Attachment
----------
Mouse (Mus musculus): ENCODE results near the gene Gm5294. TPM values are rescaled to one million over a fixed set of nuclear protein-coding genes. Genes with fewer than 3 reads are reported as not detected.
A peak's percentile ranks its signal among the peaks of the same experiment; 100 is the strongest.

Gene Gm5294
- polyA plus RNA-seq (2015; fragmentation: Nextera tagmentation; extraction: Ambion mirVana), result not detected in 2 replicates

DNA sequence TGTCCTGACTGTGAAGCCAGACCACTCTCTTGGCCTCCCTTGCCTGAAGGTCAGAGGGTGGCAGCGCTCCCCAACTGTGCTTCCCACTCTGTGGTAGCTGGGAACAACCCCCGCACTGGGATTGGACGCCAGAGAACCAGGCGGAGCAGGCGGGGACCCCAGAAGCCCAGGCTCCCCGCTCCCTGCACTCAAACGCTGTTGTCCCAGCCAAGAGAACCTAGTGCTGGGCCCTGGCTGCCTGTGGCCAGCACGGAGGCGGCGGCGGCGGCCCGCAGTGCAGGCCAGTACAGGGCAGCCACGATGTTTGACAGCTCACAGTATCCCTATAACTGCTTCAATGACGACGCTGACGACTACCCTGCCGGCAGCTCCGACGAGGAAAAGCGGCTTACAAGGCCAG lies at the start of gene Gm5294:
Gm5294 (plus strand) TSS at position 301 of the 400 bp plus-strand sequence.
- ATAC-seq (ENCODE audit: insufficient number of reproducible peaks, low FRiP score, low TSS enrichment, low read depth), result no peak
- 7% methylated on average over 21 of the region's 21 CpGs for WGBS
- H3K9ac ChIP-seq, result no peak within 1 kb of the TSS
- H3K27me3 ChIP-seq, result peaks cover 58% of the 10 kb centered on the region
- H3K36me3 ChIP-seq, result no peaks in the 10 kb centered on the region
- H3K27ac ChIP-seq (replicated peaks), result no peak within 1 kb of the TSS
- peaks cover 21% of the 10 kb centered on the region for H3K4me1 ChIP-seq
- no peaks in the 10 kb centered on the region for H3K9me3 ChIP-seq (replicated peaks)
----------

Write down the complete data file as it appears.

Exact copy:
Mouse (Mus musculus): ENCODE results near the gene Gm5294. TPM values are rescaled to one million over a fixed set of nuclear protein-coding genes. Genes with fewer than 3 reads are reported as not detected.
A peak's percentile ranks its signal among the peaks of the same experiment; 100 is the strongest.

Gene Gm5294
- polyA plus RNA-seq (2015; fragmentation: Nextera tagmentation; extraction: Ambion mirVana), result not detected in 2 replicates

DNA sequence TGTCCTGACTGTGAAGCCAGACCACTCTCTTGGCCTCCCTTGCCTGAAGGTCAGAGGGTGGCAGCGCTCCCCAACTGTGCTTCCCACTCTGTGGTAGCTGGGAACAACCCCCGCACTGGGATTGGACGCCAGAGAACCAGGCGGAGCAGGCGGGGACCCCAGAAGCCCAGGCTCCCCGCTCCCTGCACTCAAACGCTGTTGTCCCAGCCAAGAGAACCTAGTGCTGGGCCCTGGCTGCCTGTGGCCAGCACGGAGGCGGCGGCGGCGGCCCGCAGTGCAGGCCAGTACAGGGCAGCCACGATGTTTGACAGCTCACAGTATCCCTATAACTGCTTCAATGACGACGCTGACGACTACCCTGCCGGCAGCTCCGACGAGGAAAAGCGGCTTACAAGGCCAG lies at the start of gene Gm5294:
Gm5294 (plus strand) TSS at position 301 of the 400 bp plus-strand sequence.
- ATAC-seq (ENCODE audit: insufficient number of reproducible peaks, low FRiP score, low TSS enrichment, low read depth), result no peak
- 7% methylated on average over 21 of the region's 21 CpGs for WGBS
- H3K9ac ChIP-seq, result no peak within 1 kb of the TSS
- H3K27me3 ChIP-seq, result peaks cover 58% of the 10 kb centered on the region
- H3K36me3 ChIP-seq, result no peaks in the 10 kb centered on the region
- H3K27ac ChIP-seq (replicated peaks), result no peak within 1 kb of the TSS
- peaks cover 21% of the 10 kb centered on the region for H3K4me1 ChIP-seq
- no peaks in the 10 kb centered on the region for H3K9me3 ChIP-seq (replicated peaks)